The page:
6 Reasons Your Cat Won't Stop Meowing At You

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Do you find yourself asking, “Why does my cat meow so much?” Does your cat carry on entire conversations with you? Cats communicate through a variety of sounds and vocalizations, from meows to growls to hisses. As kittens, they’ll meow to their moms when they’re cold, hungry, or scared. But as they age, cats mostly rely on body language and other more subtle vocalizations. But did you know that adult cats reserve their meows for communicating with their humans?


Most cat owners can agree that after a while, deciphering our cat’s meows becomes almost second nature. There’s the ever infamous “I’m hungry” meow and the “C’mon, let’s play!” trills.  But besides the obvious meows we’re able to easily recognize as cat parents, there are more than a few reasons your cat keeps meowing at you.

 

1. Illness

Some cats are naturally more chatty than others - Siamese cats are known for being especially fond of expressing their opinions vocally. But if your cat is suddenly meowing more than usual, to the point of excessiveness, this may be a sign of an underlying illness. For instance, cats of all ages can develop an overactive thyroid or kidney disease, both of which can result in excessive vocalizations. It’s important to pay attention to your cat’s behavior - and of course, their meows. They may be trying to tell you something is wrong and a vet checkup may be in order.

 

2. Stressors

While some cats handle stress differently (like humans), a stressed cat may often become more vocal. Whether you’ve introduced a new pet or there has been a big move or changes made in the home, if your cat is stressed they might turn into a talker. Observe your cat for other signs of stress, and try to root out the source of it. If you can’t locate the source of stress or are unable to change it, be sure to give your cat some extra TLC and quiet time to help calm them down. Vertical space such as a cat tree can furnish some needed space or a hiding place that can reduce your cat’s stress as well as provide a great place to sleep or exercise.

 

3. Signs of Aging

As cats age, they can sometimes suffer from a form of mental confusion (or cognitive dysfunction), just like humans. This can cause them to become disoriented and cry for no apparent reason, especially at night. A nightlight sometimes can help if your cat becomes disoriented at night, and veterinarians often can prescribe medications that help ease these symptoms.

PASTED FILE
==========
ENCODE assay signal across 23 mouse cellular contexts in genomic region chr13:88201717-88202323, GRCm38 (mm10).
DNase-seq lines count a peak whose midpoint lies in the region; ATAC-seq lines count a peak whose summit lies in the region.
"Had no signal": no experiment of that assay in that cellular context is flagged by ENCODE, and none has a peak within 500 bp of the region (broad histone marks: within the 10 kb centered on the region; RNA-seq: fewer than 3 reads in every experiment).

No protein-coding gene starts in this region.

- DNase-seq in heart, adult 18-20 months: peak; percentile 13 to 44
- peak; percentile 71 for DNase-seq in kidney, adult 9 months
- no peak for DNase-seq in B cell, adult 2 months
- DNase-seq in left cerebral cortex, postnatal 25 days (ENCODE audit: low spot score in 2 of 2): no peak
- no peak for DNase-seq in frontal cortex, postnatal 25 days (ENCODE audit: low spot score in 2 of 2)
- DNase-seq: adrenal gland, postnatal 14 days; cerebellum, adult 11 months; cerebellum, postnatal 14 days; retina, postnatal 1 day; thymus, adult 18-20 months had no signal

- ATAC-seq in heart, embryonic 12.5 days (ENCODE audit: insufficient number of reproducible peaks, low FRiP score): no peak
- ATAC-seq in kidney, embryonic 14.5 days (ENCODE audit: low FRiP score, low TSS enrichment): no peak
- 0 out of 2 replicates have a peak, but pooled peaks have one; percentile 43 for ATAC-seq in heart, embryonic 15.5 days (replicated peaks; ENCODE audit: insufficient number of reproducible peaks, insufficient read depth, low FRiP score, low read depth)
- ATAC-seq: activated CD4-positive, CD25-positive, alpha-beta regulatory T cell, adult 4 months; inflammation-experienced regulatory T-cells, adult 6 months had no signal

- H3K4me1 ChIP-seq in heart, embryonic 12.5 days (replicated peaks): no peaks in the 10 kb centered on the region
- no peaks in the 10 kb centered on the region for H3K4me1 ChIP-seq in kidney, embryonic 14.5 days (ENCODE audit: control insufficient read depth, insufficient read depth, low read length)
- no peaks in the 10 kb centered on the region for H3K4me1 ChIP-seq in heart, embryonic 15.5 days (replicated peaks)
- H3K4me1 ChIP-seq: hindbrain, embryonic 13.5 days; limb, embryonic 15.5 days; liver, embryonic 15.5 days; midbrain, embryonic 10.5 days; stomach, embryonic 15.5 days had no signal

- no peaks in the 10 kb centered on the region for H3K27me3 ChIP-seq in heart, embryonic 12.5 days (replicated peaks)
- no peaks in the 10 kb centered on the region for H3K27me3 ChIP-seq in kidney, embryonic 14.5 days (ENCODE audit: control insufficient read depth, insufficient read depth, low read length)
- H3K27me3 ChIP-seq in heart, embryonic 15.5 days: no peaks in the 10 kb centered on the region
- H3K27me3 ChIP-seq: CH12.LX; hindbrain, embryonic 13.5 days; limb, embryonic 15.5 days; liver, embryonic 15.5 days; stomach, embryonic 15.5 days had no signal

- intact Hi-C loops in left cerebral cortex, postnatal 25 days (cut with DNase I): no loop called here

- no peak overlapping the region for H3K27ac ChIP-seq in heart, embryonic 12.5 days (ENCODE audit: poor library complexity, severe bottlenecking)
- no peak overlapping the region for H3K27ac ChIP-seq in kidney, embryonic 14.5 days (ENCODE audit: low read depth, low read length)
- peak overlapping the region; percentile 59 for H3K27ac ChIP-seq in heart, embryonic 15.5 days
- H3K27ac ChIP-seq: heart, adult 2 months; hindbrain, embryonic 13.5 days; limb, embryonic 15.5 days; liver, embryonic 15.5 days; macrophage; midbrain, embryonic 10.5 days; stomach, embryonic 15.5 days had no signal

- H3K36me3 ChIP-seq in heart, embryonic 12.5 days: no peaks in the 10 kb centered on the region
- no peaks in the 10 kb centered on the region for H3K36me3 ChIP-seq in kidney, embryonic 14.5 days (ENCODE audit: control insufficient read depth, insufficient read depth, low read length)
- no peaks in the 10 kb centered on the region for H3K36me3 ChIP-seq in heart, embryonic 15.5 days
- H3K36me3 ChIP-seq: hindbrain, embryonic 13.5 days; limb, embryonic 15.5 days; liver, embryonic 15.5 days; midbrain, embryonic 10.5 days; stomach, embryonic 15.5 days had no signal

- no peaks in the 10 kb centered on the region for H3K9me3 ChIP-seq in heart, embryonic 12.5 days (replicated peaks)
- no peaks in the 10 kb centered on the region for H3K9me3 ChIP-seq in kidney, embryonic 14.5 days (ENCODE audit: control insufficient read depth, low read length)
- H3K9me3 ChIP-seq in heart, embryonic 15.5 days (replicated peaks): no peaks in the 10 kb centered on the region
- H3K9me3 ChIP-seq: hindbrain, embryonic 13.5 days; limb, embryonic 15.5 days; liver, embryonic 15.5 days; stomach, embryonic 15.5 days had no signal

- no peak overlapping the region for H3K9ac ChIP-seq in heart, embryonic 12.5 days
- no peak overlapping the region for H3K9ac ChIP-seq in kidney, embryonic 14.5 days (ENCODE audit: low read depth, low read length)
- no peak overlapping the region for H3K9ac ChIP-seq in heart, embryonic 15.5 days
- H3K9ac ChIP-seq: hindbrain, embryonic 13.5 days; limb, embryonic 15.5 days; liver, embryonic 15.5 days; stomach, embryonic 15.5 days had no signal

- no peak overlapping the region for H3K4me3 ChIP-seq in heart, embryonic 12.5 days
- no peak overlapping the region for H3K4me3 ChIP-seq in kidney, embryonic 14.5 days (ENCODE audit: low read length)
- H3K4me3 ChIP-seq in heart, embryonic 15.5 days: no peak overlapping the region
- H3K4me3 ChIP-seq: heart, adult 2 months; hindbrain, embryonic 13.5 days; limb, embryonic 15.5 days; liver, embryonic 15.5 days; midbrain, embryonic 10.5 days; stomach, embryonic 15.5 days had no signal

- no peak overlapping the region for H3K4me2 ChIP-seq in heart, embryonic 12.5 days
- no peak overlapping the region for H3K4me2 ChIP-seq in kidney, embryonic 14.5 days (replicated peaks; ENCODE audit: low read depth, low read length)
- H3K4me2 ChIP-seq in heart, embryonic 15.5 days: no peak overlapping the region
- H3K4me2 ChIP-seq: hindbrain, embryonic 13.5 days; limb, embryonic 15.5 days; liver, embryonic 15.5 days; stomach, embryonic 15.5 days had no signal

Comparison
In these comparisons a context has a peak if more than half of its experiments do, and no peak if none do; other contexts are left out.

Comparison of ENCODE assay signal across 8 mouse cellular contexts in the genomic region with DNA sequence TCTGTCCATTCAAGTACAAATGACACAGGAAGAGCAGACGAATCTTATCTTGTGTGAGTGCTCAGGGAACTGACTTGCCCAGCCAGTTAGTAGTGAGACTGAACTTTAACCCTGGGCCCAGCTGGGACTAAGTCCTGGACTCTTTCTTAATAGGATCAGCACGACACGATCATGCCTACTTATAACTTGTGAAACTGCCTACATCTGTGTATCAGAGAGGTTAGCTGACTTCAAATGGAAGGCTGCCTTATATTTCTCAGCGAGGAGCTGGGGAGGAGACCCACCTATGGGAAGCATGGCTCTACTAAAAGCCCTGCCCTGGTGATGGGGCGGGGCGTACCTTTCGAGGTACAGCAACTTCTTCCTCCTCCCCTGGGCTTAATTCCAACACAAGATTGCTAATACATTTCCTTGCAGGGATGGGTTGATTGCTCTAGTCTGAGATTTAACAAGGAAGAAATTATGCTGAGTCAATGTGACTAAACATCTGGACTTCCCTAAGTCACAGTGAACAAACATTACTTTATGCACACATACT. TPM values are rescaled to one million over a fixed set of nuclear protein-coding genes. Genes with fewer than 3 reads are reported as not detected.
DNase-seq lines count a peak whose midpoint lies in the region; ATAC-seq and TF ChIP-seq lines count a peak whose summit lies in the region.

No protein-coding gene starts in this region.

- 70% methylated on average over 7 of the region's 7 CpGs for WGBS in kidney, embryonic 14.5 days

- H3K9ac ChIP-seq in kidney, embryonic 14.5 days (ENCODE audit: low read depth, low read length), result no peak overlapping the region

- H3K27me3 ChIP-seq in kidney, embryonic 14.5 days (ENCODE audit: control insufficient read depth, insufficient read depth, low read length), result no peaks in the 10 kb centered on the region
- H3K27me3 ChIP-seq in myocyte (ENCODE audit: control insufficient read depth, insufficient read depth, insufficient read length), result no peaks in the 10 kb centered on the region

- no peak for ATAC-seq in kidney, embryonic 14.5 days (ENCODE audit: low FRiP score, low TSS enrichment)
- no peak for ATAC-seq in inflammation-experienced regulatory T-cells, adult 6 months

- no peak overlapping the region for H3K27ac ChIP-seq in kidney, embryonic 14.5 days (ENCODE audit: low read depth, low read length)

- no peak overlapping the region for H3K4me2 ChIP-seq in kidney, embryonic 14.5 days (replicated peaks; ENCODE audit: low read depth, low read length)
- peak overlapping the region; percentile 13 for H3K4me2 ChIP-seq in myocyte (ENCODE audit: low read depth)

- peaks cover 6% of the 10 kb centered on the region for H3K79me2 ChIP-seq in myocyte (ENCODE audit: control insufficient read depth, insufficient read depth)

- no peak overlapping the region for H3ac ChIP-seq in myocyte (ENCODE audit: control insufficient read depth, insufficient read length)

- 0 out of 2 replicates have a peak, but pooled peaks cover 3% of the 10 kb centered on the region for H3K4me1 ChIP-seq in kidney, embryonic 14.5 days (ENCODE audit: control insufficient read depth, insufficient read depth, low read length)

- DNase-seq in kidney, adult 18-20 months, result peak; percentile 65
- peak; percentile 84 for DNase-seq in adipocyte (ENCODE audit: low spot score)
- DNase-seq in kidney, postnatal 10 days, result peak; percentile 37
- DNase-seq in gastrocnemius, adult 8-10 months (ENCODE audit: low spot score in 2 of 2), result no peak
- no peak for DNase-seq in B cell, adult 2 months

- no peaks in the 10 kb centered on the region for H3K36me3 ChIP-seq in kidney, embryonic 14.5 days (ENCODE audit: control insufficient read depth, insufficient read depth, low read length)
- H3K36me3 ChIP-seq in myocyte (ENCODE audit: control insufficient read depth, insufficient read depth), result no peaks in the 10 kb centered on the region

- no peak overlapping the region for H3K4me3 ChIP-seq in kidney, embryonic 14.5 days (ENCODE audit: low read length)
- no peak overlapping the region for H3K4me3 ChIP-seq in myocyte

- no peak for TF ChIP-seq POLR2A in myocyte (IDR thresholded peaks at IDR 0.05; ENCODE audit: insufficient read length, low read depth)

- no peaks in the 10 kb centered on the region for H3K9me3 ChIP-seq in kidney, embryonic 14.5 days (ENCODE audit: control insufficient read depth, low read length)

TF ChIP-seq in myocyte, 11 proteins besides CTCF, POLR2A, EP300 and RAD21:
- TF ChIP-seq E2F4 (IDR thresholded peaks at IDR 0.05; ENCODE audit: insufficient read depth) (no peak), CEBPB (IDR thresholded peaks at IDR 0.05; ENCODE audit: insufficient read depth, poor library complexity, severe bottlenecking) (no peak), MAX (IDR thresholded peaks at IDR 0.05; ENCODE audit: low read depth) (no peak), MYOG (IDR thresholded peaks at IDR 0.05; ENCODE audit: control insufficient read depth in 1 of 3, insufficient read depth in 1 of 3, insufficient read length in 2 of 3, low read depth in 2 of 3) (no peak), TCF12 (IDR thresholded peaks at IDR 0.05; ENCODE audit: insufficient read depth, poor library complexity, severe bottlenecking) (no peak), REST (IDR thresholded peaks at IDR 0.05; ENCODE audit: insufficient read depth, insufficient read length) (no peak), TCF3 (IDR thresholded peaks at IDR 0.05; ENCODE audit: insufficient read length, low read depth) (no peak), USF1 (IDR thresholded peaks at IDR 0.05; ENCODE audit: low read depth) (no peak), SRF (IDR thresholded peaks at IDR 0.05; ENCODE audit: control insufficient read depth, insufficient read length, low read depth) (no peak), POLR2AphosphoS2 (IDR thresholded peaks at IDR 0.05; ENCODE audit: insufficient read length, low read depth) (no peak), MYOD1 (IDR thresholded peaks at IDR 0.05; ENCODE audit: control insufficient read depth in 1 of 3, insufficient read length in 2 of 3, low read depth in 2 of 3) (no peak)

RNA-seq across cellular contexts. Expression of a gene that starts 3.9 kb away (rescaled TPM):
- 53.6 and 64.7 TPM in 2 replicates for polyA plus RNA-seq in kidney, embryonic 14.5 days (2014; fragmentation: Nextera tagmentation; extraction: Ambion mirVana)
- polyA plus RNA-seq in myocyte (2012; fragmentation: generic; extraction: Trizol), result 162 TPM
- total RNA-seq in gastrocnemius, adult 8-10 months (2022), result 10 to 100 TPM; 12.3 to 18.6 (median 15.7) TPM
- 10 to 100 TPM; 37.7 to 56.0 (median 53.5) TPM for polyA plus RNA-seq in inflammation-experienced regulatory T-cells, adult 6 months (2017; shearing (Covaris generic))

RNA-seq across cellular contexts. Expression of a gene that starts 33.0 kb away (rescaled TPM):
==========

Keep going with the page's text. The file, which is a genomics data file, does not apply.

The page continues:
Cat Condo - The Jungle Gym Cat Tree


4. They’re in heat

If your cat is not spayed or neutered, be prepared for a lot more racket. Unaltered females in heat will yowl to attract a mate - and unaltered males will yowl in reply when they smell a female in heat. Spaying and neutering your cat will prevent this caterwauling. On top of that, spaying and neutering can actually improve your pet’s health, curb behavioral issues, and help save on the long-term cost of veterinary care.

5. Attention Seeking

While cats aren’t pack animals like dogs, that doesn’t mean they want to be alone all the time! Cats prefer to be social with the humans they love and trust. So despite the stereotypes of the “aloof” cat, your cat may be meowing to grab your attention because they’re feeling lonely - or even just bored.

If your cat isn’t getting the attention or stimulation they crave, it can result in incessant meows and 4 am kitty wake up calls. Provide your favorite feline with plenty of playtime with you - a tired cat is a quiet cat! But also provide them with toys they can bat around themselves during the day when you’re not home to encourage them to play. Catnip-filled toys are a great choice as the catnip also stimulates and encourages your cat to play - instead of nap all day.

6. Begging

Most pet parents know this meow like the back of their hand: The “FEED ME” meow. Many cats learn that anytime someone walks into the kitchen, if they meow for food there’s a chance they’ll get a bite to eat. And anytime you feed them after they come in meows blaring, you’re reinforcing this behavior. If your cat is a chronic beggar who meows at the top of their lungs, avoid feeding your cat when he cries. Wait until he quiets down to put down food, and don’t give her treats when she meows.


35 comments


  • drea

    my cat is a 8 month old male tuxedo kitty and hes been yowling all morning for the past two weeks or so. everyone’s just telling me to neuter him should i?


  • Katie

    My feline has lost his sister and now he mewwos slot but he has always done but not so bad what should I do


  • Rachel

    My kitten Mischief is like 6 months old and and when he was little I played ruff with him now it’s backfired all he wants to do is play ruff how can I break him of that I have to literally put long sleeves on just to prevent him of scratching me and bitting and he attacks my face all the time thinking I’m playing with him or if I pick him up he’ll get mean and start crying then attack me .And I’ve spanked him many times but I’ve been doing research and it says not to spank how do I teach him not to attack mommy.
    Also he constantly meow’s all the time ,when I pick him up and he just runs away.
    What am I doing wrong I spoil him with toys and treats and tons of love I got him scratching post.


  • Rachael

    My cat is a he and he is 7 months old and a few weeks ago he started meowing and meowing, no specific time or reason either. I have tried many things and it seems to not be what he wanted. I just don’t know what he is trying to tell me .


  • Isabel

    My cat is around 3-4 months and when we first got her we put a collar on her, but then we took it off. She recently found her collar ,and won’t stop meowing at it. I know there’s some reason behind it behind it, but I just can’t seem to find the right one.


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